Afghan children brave risks for record school year
By Hamid Shalizi
KABUL, Feb 12 (Reuters) – Nearly 150 students and teachers have been killed and nearly 100 schools burnt down in Afghanistan in the last 10 months, the education ministry said on Tuesday, but more children than ever are attending classes.
Since the Taliban relaunched their insurgency two years ago, schools, teachers and students have become a target in the militants’ campaign to undermine faith in the ability of pro-Western President Hamid Karzai and foreign troops to bring security.
But in the current year, some 800,000 students have enrolled bringing the total number in education to 5.7 million, the education ministry said.
The Taliban banned women from working outside the home and banned girls from attending school but there are now more girls in school than there were boys studying during that period.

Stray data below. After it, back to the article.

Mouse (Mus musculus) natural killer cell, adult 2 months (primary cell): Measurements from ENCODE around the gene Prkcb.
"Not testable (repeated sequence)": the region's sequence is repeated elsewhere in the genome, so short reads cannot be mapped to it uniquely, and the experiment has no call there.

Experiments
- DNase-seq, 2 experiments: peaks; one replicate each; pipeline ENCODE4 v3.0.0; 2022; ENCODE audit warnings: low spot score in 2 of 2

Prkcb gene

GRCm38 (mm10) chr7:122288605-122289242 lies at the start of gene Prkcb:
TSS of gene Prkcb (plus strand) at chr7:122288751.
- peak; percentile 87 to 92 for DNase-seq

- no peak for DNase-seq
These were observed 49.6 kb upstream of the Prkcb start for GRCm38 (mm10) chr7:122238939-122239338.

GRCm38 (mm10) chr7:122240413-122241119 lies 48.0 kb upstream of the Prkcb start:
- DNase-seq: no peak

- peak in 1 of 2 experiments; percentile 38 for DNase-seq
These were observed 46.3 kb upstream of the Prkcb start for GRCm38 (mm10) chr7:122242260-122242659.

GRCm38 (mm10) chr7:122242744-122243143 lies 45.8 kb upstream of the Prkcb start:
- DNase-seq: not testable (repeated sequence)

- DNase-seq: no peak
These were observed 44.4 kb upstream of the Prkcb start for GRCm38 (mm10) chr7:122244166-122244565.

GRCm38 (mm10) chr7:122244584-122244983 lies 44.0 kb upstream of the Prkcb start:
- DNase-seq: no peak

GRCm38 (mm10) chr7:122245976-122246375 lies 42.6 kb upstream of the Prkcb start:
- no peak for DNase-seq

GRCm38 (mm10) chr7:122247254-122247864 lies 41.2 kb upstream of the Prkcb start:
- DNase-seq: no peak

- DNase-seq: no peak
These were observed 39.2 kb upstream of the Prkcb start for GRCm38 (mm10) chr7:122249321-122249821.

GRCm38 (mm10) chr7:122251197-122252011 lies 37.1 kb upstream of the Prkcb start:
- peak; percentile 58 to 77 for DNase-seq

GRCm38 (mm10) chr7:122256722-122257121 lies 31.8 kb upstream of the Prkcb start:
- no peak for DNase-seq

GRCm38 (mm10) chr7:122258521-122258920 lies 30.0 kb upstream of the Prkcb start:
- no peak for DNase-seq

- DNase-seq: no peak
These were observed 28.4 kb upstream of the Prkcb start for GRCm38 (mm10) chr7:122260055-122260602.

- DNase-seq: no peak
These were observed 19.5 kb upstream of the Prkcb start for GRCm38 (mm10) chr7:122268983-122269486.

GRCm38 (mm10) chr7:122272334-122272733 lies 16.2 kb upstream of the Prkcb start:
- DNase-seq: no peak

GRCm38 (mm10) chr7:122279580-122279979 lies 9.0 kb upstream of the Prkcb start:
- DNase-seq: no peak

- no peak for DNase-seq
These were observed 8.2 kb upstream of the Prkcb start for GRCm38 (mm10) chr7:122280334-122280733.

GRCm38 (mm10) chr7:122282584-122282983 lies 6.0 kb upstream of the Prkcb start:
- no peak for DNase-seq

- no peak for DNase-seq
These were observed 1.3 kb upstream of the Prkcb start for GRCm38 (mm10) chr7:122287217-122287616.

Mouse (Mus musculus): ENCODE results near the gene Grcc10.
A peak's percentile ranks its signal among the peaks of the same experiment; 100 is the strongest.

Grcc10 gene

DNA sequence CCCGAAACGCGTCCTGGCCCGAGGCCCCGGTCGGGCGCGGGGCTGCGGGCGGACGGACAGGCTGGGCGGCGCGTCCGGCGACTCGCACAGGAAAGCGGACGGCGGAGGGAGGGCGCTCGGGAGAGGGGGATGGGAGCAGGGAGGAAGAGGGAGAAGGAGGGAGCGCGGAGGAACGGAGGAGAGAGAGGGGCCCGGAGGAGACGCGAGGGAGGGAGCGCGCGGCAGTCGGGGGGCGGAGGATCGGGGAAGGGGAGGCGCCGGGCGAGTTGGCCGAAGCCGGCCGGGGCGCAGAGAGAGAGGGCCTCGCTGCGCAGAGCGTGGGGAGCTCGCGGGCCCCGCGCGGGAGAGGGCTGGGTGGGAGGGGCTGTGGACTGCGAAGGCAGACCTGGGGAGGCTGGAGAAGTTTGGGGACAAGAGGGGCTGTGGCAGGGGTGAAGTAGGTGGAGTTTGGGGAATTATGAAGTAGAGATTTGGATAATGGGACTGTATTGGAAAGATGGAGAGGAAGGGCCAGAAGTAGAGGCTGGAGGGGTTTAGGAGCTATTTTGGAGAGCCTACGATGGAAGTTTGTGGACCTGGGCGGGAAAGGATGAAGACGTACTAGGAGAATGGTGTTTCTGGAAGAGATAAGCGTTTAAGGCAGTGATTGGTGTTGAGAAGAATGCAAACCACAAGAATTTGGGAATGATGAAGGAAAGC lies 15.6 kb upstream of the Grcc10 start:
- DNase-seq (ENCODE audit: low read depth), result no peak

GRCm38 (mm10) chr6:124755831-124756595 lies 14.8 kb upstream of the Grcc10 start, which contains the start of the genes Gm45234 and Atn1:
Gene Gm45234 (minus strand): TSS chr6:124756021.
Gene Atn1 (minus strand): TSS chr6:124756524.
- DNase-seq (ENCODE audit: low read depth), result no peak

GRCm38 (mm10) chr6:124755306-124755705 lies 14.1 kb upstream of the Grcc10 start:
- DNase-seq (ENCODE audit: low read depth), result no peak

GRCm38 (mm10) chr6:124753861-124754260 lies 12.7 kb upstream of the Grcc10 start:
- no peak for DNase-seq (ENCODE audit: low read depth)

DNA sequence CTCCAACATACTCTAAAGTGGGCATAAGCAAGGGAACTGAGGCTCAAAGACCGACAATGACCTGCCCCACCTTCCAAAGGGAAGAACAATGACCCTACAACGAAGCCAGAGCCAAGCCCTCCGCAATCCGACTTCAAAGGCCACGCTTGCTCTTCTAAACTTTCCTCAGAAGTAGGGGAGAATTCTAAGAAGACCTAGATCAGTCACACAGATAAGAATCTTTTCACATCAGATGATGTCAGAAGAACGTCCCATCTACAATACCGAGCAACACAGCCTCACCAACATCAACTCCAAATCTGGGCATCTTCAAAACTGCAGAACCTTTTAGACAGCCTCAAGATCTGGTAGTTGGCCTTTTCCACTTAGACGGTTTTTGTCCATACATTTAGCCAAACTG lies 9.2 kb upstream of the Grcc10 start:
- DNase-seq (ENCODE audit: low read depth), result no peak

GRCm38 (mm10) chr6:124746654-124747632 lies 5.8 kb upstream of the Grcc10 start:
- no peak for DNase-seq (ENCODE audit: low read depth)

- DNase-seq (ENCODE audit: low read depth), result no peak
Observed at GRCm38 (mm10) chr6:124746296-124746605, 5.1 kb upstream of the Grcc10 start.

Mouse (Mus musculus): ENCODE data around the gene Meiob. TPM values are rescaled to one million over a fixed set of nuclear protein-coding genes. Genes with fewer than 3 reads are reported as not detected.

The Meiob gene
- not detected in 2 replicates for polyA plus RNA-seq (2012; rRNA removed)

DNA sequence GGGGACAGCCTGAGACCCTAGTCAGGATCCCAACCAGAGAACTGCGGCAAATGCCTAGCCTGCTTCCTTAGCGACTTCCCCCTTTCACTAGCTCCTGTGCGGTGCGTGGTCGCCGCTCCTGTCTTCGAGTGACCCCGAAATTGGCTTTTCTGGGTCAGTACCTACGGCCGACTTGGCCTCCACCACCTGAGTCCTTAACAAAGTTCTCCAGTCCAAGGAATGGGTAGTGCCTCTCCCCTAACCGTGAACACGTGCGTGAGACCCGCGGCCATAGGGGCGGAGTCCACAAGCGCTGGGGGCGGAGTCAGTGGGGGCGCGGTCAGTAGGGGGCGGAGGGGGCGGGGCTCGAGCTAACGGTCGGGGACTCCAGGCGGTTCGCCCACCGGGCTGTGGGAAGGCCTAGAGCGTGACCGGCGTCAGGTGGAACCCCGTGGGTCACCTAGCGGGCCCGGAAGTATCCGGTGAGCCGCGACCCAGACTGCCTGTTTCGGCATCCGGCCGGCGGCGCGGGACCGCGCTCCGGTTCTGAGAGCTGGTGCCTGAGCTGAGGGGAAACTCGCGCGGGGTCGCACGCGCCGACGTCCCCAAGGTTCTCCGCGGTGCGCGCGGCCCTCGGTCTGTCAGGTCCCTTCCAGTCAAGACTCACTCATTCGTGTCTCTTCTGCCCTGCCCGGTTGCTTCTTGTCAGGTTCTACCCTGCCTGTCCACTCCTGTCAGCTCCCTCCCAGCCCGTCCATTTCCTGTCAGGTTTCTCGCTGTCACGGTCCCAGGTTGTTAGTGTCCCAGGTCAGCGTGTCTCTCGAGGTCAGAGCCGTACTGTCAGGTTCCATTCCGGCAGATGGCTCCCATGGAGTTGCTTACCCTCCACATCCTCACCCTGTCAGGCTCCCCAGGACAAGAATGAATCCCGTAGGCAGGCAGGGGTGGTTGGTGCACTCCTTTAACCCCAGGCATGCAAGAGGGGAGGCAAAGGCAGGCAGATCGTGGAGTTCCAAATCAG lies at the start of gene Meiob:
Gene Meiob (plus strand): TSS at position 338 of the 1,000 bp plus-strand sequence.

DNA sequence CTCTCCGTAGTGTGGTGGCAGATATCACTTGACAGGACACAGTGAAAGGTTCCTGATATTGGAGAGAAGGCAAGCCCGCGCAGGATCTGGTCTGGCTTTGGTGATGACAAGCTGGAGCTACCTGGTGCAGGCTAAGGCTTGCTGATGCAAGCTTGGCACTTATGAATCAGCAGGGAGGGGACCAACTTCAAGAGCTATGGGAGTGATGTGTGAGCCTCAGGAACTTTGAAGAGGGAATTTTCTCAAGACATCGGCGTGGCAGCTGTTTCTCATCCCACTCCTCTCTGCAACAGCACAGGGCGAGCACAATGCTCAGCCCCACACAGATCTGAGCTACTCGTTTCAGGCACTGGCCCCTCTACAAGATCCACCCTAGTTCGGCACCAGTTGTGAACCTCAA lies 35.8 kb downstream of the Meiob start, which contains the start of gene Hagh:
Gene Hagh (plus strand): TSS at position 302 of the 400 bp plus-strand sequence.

“I am so happy that millions of children go to school,” Karzai told a conference of education donors. But, “the basis of education is still very weak,” he said.
“There are millions of children who study in tents in the rain and in some parts of the country schools do not even exist,” Karzai said. “In several provinces of Afghanistan, at least 300,000 students cannot go to school.”
In the past 10 months, 147 teachers and students have been killed and 98 schools burnt down, the ministry said. Fifty-two boys and five teachers were among 72 killed in a single suicide bomb attack in northern Afghanistan on Nov. 6 last year.
The ministry also warned that “the lack of access to modern Islamic education has led to boys being sent to study in unregulated madrasas that propagate hatred and violence and breed terrorism”.
In a country ripped apart by 30 years of civil war, education has suffered particularly badly. Of 31 million Afghans, an estimated 11 million are illiterate.
(Editing by David Fox)